On July 21, 1999, The Seattle Times reported that two Brooklyn, NY-based rabbis from Project Talmud, the Lubavitch World program, will spend three weeks in Bellevue, Washington offering free classes for individuals and groups in the beliefs and practices of Judaism from August 1 through August 20 at the Eastside Torah Center. Project Talmud is being held in more than 100 cities in the United States and Canada.

Suspects in Synagogue Arsons and Murders Connected to "Christian Identity"

July 19, 1999

Source: Los Angeles Times

On July 19, 1999, the Los Angeles Times published an article on the anti-Semitic faith of the two suspects under investigation for the three synagogue fires in Sacramento and the murder of a gay couple in Redding, California. The two suspects, brothers Benjamin Matthew Williams and James Tyler Williams, are said to belong to a sect called Christian Identity, which considers Jews and people of color subhuman, and views abortion and homosexuality as unpardonable sins. Christian Identity, which experts believe has as many as 50,000...

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New Book on Messianic Jews

July 17, 1999

Source: The Boston Globe

On July 17, 1999, The Boston Globe published an article that looks at a new book by Rabbi Carol Harris-Shapiro, a professor of religion at Temple University, entitled, Messianic Judaism: A Rabbi's Journey through Religious Change in America. Harris-Shapiro addresses the Jews for Jesus movement, which is controversial for many American Jews. "I think they were upset that someone was taking a serious look at the Jews for Jesus and not saying that they are a terrible, brainwashing cult. They are people whose claims we may...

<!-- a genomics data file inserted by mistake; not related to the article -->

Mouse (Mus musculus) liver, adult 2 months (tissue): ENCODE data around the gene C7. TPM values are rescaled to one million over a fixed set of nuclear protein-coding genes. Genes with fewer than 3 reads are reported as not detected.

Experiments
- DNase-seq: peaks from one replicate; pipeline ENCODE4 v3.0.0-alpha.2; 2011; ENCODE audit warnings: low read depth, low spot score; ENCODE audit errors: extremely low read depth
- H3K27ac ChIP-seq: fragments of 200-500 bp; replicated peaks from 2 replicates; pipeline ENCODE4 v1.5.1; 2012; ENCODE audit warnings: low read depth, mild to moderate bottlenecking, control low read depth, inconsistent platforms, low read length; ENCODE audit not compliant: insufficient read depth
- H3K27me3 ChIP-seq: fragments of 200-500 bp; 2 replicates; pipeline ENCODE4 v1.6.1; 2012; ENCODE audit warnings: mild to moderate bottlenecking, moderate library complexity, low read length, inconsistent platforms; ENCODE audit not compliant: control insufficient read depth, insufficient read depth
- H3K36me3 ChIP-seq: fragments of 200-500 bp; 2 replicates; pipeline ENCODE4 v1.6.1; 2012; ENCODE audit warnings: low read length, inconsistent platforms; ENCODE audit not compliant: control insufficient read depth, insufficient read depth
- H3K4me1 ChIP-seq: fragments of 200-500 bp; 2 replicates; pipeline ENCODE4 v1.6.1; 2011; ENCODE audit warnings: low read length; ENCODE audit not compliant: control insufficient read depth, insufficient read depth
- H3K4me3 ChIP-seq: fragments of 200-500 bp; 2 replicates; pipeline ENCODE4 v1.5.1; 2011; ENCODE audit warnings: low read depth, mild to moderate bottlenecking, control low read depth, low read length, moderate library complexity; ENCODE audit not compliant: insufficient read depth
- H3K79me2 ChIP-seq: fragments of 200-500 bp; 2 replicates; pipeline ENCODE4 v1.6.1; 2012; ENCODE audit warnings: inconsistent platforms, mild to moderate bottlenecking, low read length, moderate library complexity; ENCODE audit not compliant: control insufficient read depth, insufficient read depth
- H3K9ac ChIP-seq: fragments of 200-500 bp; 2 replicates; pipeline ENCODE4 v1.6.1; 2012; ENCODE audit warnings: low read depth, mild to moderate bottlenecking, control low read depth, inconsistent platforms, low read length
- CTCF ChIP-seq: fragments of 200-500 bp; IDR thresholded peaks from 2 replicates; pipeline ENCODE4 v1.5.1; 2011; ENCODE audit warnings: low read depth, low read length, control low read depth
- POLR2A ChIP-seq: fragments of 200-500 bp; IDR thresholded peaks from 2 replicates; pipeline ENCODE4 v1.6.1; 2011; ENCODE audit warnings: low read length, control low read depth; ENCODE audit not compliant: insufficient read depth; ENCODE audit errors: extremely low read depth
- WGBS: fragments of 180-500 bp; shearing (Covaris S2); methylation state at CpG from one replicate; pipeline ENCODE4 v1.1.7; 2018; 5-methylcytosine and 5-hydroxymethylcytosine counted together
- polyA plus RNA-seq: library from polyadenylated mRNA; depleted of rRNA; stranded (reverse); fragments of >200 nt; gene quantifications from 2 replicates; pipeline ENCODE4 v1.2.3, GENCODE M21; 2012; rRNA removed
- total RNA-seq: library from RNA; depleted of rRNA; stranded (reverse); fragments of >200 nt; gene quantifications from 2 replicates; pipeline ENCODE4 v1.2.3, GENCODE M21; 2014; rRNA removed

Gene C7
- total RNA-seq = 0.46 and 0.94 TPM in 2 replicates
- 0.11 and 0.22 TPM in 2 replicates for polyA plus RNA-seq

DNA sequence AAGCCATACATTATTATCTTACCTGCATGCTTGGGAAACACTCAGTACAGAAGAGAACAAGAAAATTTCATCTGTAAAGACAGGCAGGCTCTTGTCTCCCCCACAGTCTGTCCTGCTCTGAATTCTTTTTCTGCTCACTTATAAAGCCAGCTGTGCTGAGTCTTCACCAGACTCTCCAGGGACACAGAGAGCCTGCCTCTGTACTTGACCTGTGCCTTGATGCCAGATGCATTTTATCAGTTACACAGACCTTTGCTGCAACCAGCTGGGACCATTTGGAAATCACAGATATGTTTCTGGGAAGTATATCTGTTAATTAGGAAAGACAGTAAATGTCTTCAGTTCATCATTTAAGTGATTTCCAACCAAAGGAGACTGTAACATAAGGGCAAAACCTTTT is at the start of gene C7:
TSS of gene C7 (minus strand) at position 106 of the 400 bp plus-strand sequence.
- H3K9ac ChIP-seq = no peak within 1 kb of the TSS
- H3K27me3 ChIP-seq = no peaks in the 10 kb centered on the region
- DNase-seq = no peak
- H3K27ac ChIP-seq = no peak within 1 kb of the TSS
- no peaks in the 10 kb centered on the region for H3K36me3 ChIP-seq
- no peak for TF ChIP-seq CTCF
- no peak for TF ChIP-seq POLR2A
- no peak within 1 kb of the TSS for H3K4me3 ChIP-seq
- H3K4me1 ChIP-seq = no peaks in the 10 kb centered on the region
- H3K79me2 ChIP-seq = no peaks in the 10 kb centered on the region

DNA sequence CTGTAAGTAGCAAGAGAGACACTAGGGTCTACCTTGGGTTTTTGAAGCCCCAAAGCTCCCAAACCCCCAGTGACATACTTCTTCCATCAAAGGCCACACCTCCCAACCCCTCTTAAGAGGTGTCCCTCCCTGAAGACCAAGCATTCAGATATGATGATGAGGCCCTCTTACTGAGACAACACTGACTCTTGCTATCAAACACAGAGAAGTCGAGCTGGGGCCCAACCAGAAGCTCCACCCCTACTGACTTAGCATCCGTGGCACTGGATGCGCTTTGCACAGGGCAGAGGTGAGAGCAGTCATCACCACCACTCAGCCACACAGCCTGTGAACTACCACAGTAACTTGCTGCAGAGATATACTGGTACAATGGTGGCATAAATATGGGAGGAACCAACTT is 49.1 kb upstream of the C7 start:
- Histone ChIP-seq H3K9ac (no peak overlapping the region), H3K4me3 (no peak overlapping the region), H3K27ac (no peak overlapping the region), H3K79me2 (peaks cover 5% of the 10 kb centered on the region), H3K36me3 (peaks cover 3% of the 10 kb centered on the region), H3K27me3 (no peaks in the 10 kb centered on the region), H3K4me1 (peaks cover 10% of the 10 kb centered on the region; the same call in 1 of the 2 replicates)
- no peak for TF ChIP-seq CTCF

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Columbus, Ohio Synagogues Reach Out to Educate Jews

July 16, 1999

Source: The Columbus Dispatch

On July 16, 1999, The Columbus Dispatch published an article on the efforts of Columbus synagogues to educate Jews about Jewish faith and practice. Congregation Tifereth Israel runs an adult education program called Midreshet Israel, which has four components: a Jewish Life Workshop series, academic classes taught by Ohio State University professors, small study circles held in peoples' homes, and Havurot, which are get-togethers where people share Jewish experiences. The Congregation also runs Minyan Chadash, which has been...

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Appointment of Salam Al-Marayati to Counter-Terrorism Commission Withdrawn

July 9, 1999

Source: Los Angeles Times

On July 9, 1999, the Los Angeles Times reported that House Democratic leader Richard A. Gephardt (D-MO.) withdrew the nomination of Salam Al-Marayati to a congressional commission on counter-terrorism. Gephardt claimed that Al-Marayati would not be able to gain security clearance in time for him to join the commission. Gephardt has been under fire from Jewish organizations ever since he made the appointment. Morton A. Klein, president of the Zionist Organization of America, accused Al-Marayati of excusing terrorist attacks against...

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Appointment of Muslim to National Counter-Terrorism Commission Creates a Stir

July 5, 1999

Source: Los Angeles Times

On July 5, 1999, the Los Angeles Times reported that the appointment of Salam Al-Marayati, executive director of the Muslim Public Affairs Council in Los Angeles, by House Minority Leader Richard A. Gephardt to a national counter-terrorism commission has come under attack by major Jewish organizations. Muslim Americans hail the appointment as a "sign that Washington is finally giving them a voice in policymaking." Al-Marayati looks forward to the position: "I hope to broaden the discussion on terrorism by looking at its root...

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Lubavitch Center Opens in Washington, D.C.

July 3, 1999

Source: The Washington Post

On July 3, 1999, The Washington Post reported that the American Friends of Lubavitch has opened a $2 million center in Washington's embassy district. The 10,000-square-foot building houses an Orthodox synagogue, a large meeting room, and a library with more than 2,000 books on Chabad Lubavitch and Jewish mysticism that will be open to the public. The new center also draws attention to its director, Levi Shemtov, who is considered by many to be the "unofficial rabbi of Capitol Hill." Chabad Lubavitch has about 250,000 followers...